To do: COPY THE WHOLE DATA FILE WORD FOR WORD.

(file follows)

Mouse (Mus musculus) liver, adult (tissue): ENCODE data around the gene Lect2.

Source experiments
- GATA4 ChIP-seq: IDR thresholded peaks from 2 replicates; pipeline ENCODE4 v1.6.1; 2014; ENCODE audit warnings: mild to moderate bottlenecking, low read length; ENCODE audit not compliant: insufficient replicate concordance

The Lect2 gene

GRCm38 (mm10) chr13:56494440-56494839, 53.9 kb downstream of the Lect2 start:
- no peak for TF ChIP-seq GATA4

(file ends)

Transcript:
Mouse (Mus musculus) liver, adult (tissue): ENCODE data around the gene Lect2.

Source experiments
- GATA4 ChIP-seq: IDR thresholded peaks from 2 replicates; pipeline ENCODE4 v1.6.1; 2014; ENCODE audit warnings: mild to moderate bottlenecking, low read length; ENCODE audit not compliant: insufficient replicate concordance

The Lect2 gene

GRCm38 (mm10) chr13:56494440-56494839, 53.9 kb downstream of the Lect2 start:
- no peak for TF ChIP-seq GATA4